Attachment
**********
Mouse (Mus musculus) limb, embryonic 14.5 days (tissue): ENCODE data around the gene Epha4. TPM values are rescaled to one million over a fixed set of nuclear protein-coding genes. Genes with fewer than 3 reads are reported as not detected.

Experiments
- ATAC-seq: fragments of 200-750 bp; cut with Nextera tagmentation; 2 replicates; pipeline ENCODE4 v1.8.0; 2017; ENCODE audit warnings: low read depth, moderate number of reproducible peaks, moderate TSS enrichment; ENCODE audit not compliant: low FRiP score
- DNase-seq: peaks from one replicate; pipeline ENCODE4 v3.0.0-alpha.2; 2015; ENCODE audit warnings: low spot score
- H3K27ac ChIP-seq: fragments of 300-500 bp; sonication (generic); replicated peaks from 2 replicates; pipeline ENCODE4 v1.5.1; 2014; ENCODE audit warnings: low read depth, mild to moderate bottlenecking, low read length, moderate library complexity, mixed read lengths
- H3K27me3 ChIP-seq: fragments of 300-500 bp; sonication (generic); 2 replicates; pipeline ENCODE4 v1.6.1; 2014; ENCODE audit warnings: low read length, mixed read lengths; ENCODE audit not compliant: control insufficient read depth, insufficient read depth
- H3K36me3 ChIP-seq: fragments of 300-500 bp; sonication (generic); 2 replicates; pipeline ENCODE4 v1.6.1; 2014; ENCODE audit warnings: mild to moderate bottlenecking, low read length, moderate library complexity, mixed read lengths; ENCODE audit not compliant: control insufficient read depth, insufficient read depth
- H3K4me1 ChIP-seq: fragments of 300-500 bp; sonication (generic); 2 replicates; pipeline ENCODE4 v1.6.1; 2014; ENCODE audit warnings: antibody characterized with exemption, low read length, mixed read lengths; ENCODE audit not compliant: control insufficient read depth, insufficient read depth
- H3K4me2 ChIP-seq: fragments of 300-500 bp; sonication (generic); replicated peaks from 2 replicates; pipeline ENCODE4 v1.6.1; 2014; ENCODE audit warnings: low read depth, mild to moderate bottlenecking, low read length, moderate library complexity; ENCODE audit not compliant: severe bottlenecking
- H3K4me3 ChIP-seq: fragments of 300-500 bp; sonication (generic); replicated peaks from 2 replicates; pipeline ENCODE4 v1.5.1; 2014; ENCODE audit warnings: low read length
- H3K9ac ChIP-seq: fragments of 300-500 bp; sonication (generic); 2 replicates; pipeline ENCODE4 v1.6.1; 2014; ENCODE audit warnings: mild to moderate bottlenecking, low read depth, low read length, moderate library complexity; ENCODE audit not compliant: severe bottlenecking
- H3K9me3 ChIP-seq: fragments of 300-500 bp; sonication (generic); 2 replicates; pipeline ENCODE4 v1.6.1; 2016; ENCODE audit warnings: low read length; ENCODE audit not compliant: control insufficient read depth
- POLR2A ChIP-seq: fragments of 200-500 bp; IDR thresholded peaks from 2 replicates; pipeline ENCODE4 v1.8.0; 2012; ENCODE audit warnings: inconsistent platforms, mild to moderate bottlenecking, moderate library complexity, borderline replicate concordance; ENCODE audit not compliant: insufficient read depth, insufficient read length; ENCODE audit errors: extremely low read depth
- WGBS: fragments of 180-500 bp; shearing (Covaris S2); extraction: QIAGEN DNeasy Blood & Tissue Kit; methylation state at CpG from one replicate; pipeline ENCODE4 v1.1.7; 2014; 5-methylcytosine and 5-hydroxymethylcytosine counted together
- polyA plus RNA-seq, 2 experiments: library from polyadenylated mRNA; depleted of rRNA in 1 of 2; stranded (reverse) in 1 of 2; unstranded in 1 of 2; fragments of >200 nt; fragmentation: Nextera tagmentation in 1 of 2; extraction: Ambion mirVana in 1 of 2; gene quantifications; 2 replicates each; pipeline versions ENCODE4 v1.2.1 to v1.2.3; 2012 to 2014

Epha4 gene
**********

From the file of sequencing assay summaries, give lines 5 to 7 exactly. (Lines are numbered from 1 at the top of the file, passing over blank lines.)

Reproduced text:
- H3K27ac ChIP-seq: fragments of 300-500 bp; sonication (generic); replicated peaks from 2 replicates; pipeline ENCODE4 v1.5.1; 2014; ENCODE audit warnings: low read depth, mild to moderate bottlenecking, low read length, moderate library complexity, mixed read lengths
- H3K27me3 ChIP-seq: fragments of 300-500 bp; sonication (generic); 2 replicates; pipeline ENCODE4 v1.6.1; 2014; ENCODE audit warnings: low read length, mixed read lengths; ENCODE audit not compliant: control insufficient read depth, insufficient read depth
- H3K36me3 ChIP-seq: fragments of 300-500 bp; sonication (generic); 2 replicates; pipeline ENCODE4 v1.6.1; 2014; ENCODE audit warnings: mild to moderate bottlenecking, low read length, moderate library complexity, mixed read lengths; ENCODE audit not compliant: control insufficient read depth, insufficient read depth